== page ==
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Christian Rock Thursdays: Abortion is Murder

I learned that abortion was wrong before I learned what abortion was. I later learned that abortion was murdering an unborn child. I learned both of these things from Christian rock songs.

A typical example was “Who Will” by DeGarmo & Key, from their 1989 album “The Pledge”, which I found for £1 in a Christian bookshop bargain bin in about 1992. I was seven at the time. I never actually liked “Who Will” very much, but I heard it a fair bit because my dad played the whole album in the car. He never talked to me about the lyrics or what the meant, but I took it that everything therein had his approval since it was Christian and he kept playing it.

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Christians rock too!

There’s a simple reason why Christian rock music is never going to be convincing: rock n’ roll is about rebellion, and evangelical Christianity is about obedience.

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The initial fundamentalist response to rock music was to ban it entirely. In fact, that’s still the diehard fundamentalist position. One of the main differences between evangelicals and fundamentalists is that evangelicals allow Christian rock music, whereas fundamentalists say the whole style is inherently ungodly. After a while, when it became obvious that banning rock music was not going to work, some Christians started using it as a tool for evangelism.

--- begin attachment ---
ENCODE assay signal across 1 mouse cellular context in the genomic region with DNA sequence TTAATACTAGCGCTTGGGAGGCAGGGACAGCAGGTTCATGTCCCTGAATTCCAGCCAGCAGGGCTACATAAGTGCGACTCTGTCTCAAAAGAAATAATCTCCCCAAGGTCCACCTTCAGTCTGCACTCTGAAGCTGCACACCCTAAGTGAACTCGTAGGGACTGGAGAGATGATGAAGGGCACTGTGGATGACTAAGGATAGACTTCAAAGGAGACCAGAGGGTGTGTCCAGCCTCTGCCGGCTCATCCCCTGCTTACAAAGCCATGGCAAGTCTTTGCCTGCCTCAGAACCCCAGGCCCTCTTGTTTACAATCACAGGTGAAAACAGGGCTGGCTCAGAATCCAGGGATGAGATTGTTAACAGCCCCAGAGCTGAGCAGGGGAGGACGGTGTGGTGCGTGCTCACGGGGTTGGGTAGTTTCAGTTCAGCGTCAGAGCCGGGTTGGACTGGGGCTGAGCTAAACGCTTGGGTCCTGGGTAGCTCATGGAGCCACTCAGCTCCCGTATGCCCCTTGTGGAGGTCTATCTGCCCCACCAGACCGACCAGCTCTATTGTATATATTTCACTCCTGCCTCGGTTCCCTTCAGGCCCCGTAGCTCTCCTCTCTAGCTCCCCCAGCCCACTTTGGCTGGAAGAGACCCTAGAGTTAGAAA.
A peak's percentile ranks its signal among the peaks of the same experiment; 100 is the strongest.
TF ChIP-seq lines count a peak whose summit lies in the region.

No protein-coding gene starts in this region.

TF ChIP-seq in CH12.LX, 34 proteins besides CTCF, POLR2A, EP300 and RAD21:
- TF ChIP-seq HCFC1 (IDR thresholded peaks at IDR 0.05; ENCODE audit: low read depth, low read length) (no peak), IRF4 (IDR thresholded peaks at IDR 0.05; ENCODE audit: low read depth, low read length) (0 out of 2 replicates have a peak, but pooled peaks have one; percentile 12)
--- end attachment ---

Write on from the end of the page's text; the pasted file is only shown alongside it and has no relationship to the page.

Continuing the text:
There was a lot of fairly decent Christian rock that sounded like Journey and Bon Jovi. That makes sense because those bands are already inoffensive. It says a lot about evangelicals that there is even a market for Christianised versions of a band whose biggest hit is called “Don’t Stop Believing”.

Evangelical rock is for kids whose parents won’t let them listen normal music. It exists purely as a mechanism of control. The bands probably wouldn’t put it that way, but even the ones who claim to preach the Gospel to ‘the Lost’ actually play to Christian audiences. As a child in the early 90s, I was curious about Guns n’ Roses, Michael Jackson, and Def Leppard. Listening to them was out of the question, so instead I had Bride, Carman, and Petra. They weren’t as good, but because I almost never heard the real thing, I didn’t know that. If I listened to secular rock music, evil spirits in the music would lead me away from God and into a life of sin.

Eventually, that’s what happened, so maybe those fundy preachers knew their stuff after all.  Read the rest of this entry